Occam’s razor

Occam’s razor (also written as Ockham’s razor from William of Ockham, and in Latin lex parsimoniae) is a principle of parsimony, economy, or succinctness used in logic and problem-solving. It states that among competing hypotheses, the hypothesis with the fewest assumptions should be selected.
The term “Occam’s razor” first appeared in 1852 in the works of Sir William Hamilton, 9th Baronet (1788–1856), centuries after William of Ockham’s death. Ockham did not invent this “razor”; its association with him may be due to the frequency and effectiveness with which he used it. Ockham stated the principle in various ways, but the most popular version “entities must not be multiplied beyond necessity” was written by John Punch from Cork in 1639.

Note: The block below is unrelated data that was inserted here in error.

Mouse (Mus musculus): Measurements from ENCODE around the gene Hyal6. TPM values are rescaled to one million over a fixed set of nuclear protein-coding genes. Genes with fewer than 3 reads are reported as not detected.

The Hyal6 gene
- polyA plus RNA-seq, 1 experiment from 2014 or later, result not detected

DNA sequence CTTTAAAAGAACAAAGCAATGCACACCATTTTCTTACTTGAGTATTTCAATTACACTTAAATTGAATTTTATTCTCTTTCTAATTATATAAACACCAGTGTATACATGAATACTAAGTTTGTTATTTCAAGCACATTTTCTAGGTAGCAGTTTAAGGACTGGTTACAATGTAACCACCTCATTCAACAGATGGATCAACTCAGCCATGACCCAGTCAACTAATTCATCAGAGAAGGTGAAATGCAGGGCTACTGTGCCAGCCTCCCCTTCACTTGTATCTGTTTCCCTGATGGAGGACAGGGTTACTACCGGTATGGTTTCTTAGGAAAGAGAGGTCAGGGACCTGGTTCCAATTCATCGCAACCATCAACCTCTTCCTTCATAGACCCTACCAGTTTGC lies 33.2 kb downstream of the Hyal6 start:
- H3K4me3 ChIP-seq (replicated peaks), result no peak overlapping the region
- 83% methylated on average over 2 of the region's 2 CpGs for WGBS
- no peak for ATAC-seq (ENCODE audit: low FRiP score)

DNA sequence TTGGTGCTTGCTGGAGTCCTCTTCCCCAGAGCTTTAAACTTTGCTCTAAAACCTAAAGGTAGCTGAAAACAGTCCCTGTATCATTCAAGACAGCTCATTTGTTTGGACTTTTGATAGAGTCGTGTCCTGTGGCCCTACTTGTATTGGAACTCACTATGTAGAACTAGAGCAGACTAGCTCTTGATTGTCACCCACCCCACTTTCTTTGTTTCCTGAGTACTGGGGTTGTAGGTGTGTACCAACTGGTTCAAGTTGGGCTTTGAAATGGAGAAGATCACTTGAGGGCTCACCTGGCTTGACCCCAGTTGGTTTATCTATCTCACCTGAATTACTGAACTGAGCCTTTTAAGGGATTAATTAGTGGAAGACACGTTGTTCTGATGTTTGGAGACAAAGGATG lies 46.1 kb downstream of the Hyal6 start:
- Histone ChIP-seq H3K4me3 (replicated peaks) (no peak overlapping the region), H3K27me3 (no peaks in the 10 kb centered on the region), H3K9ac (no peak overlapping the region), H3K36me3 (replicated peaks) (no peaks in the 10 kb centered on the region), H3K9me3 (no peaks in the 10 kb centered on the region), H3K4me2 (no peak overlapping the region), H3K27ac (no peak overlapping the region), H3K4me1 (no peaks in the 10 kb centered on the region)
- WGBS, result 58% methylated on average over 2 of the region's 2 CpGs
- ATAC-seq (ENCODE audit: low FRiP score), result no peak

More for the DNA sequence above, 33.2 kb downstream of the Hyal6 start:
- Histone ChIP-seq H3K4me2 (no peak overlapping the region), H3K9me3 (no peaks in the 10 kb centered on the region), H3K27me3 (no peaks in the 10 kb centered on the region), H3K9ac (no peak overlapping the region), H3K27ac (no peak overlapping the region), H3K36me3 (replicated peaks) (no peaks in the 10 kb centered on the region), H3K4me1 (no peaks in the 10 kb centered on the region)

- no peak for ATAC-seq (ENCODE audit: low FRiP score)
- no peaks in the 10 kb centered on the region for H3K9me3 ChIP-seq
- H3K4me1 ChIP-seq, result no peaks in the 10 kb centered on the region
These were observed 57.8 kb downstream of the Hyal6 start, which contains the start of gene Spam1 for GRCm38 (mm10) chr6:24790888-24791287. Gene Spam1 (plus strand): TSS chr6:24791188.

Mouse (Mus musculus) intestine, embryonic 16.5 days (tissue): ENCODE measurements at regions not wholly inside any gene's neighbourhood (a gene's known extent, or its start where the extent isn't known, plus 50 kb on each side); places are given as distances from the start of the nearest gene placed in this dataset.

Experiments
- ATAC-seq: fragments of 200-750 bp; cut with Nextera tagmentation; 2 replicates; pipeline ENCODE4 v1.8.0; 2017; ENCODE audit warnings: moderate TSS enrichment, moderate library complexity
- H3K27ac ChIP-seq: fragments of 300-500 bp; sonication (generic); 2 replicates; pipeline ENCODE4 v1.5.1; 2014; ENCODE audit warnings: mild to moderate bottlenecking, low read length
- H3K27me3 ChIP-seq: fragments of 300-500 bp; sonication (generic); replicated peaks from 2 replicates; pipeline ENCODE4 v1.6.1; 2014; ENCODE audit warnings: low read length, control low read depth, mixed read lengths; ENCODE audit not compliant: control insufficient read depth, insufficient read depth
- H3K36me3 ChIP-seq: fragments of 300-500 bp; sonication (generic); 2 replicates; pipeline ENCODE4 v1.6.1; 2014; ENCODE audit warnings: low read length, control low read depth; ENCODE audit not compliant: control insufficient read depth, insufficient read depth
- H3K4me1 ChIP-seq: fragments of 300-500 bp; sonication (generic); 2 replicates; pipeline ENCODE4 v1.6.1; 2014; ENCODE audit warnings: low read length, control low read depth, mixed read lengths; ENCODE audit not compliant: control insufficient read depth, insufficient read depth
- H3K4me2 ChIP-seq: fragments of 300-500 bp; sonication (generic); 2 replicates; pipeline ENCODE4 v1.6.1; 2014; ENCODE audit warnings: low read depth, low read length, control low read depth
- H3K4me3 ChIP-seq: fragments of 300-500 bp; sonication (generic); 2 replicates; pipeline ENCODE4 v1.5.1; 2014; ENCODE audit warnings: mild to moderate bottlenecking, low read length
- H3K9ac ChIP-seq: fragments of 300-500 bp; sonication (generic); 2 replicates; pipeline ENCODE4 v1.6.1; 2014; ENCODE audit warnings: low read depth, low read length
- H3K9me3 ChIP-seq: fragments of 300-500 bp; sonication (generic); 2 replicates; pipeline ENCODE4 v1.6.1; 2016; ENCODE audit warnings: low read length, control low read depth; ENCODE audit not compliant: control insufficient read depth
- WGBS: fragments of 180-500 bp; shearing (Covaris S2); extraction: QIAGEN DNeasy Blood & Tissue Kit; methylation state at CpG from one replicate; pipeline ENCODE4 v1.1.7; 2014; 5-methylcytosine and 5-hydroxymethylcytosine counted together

So what does a philosophic principle have to do with shaving? Read that last paragraph again, and pay extra attention to “entities must not be multiplied beyond necessity”… in short, Occam’s Razor tells us that you’ll only really need one blade (straight, SE or DE) to shave; having two or more introduces needless complexity to the process.

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